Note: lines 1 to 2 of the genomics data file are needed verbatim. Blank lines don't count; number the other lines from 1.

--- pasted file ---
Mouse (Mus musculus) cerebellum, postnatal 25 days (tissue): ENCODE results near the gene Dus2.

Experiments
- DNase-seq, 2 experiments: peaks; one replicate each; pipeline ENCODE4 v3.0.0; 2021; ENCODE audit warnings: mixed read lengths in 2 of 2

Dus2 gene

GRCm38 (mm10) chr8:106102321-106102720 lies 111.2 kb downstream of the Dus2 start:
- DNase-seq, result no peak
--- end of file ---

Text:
Mouse (Mus musculus) cerebellum, postnatal 25 days (tissue): ENCODE results near the gene Dus2.

Experiments